A manufacturer may want to improve static refresh performance of the DRAM to provide customers with the capability to perform more memory operations (e.g., reads and writes) between refresh cycles. This reduces the overhead required to utilize the DRAM. Moreover, a manufacturer may want to improve static refresh performance to improve the operating specifications of the DRAM. For example, DRAMs typically have a low-power or standby specification requiring the DRAM to operate within a maximum current during a low-power mode. Since memory cells must be refreshed during the lower-power mode, reducing the frequency of the refresh operations will improve the DRAM's operational performance for the low-power mode.

FIG. 1 illustrates a prior art MOSFET memory array device 5. The device 5 and its fabrication method are described in U.S. Pat. No. 5,534,449 (Dennison et al.), which is hereby incorporated by reference in its entirety. Briefly, the fabrication of the device 5 is initiated by forming a gate structure 10 on a substrate 8. The substrate 8 is typically a bulk silicon substrate, which may have a doped well therein in which transistors are formed. The gate structure 10 (referred to in the '449 patent as a gate line) typically comprises a gate oxide 12, a conductive polysilicon layer 14, an overlying WSix layer 16, an overlying novellus oxide layer 18 and a Si3N4 capping layer 20. The cross sectional width of this prior art gate structure 10 is 0.40 microns.

Once the gate structure 10 is formed, the device 5 is subjected to oxidizing conditions. This process step is often referred to as a “re-ox” step or a thermal re-ox step. Oxidized sidewalls 22, 24 are formed on the gate structure 10, and oxide regions 26, 28 are formed on the substrate, as a result of the re-ox step. Subsequent to the re-ox step, a blanket phosphorous implant step is performed to form diffusion regions 30, 32. This blanket phosphorous implant is performed at an energy level ranging from 30 Kev to 60 Kev with a dose ranging from 7×1012 ions/cm2 to 1.5×1013 ions/cm2 to provide an average dopant concentration for the diffusion regions 30, 32 ranging from 1×1017 ions/cm3 to 1×1019 ions/cm3. For the prior art device 5, this blanket phosphorous implant step is performed after the re-ox step to prevent the phosphorous from diffusing too far underneath the gate structure 10, which could cause transistor leakage problems.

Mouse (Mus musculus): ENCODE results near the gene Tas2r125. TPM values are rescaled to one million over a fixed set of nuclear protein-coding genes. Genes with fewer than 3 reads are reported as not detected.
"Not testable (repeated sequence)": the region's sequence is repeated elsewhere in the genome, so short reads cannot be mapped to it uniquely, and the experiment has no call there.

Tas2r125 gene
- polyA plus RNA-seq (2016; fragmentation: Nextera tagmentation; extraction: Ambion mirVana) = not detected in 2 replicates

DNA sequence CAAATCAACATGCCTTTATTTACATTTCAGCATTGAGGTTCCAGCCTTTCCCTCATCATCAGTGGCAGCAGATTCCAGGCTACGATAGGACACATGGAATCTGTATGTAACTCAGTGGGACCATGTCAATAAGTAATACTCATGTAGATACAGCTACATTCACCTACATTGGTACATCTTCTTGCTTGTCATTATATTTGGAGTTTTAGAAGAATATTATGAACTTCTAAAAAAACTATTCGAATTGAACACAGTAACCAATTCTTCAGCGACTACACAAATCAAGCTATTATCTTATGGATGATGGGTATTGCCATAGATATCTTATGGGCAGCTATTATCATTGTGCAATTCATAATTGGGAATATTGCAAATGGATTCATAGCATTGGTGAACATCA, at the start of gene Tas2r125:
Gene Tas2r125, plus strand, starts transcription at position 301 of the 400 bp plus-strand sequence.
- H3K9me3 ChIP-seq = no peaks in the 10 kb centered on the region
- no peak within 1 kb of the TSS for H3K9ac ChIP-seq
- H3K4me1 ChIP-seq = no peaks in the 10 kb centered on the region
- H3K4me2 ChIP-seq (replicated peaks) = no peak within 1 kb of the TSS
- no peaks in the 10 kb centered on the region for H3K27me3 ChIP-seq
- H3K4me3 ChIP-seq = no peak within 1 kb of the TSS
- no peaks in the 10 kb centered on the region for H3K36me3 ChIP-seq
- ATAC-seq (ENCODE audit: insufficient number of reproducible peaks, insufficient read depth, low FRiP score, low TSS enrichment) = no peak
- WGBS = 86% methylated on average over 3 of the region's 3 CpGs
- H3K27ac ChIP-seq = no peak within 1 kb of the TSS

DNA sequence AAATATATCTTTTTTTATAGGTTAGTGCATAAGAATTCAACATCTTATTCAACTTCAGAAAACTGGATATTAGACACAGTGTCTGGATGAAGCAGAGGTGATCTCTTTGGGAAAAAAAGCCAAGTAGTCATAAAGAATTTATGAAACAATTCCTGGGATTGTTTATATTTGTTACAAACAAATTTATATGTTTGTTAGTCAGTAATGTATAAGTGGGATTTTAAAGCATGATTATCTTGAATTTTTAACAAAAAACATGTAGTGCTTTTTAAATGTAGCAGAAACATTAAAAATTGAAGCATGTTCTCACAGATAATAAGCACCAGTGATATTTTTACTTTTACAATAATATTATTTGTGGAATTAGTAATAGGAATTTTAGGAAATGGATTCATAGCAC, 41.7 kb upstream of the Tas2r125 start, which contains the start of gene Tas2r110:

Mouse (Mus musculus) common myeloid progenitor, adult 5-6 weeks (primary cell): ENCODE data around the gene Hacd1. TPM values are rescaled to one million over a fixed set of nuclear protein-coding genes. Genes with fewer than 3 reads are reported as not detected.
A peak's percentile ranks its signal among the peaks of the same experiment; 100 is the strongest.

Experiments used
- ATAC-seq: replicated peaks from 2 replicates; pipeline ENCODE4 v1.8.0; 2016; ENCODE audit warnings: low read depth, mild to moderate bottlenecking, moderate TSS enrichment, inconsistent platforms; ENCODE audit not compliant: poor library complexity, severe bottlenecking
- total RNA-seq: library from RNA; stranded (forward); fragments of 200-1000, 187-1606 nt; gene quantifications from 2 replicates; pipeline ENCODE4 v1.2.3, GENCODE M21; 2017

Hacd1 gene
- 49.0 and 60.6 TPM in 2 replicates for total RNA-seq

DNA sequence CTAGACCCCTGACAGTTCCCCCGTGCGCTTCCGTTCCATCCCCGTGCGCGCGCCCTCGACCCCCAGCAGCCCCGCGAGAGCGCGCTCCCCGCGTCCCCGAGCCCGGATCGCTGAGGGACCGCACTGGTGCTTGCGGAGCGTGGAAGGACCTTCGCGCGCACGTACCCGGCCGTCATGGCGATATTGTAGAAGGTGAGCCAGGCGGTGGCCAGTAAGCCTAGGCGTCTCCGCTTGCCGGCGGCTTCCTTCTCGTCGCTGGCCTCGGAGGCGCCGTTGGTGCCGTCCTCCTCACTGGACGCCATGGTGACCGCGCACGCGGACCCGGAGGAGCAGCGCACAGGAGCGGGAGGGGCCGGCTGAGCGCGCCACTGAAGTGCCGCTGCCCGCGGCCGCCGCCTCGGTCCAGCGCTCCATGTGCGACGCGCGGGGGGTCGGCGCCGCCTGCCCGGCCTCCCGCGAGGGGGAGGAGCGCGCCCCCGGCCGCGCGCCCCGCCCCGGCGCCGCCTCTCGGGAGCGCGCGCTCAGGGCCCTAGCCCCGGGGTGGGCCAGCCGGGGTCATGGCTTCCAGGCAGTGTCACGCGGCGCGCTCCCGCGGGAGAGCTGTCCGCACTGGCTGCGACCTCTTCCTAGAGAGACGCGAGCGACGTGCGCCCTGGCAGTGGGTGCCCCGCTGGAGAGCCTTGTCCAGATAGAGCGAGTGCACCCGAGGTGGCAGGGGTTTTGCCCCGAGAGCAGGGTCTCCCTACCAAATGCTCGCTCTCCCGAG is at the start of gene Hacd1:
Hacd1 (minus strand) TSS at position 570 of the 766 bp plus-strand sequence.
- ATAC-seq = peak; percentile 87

The fabrication process of the device 5 typically includes the formation of oxide or nitride sidewall spacers 40, 42 on the sidewalls of the gate structure 10. Further processing may be performed as described in the '449 patent. Although the MOSFET memory array device 5 is a vast improvement over earlier memory array devices, it can still benefit from improved static refresh performance. Thus, it is still desirable to improve as much as possible the static refresh performance of the memory device.

SUMMARY OF THE INVENTION

The present invention provides a memory array device having improved static refresh over prior art memory array devices.

The above and other features and advantages of the invention are achieved by a double blanket ion implant method for forming diffusion regions in memory array devices, such as a MOSFET access device. The method provides a semiconductor substrate with a gate structure formed on its surface. Next, a first pair of diffusion regions are formed in a region adjacent to the channel region by a first blanket ion implantation process. The first blanket ion implantation process has a first energy level and dose. The device is subjected to oxidizing conditions, which form oxidized sidewalls on the gate structure. A second blanket ion implantation process is conducted at the same location as the first ion implantation process adding additional dopant to the diffusion regions. The second blanket ion implantation process has a second energy level and dose. The resultant diffusion regions provide the device with improved static refresh performance over prior art devices. In addition, the first and second energy levels and doses are substantially lower than an energy level and dose used in a prior art single implantation process.

BRIEF DESCRIPTION OF THE DRAWINGS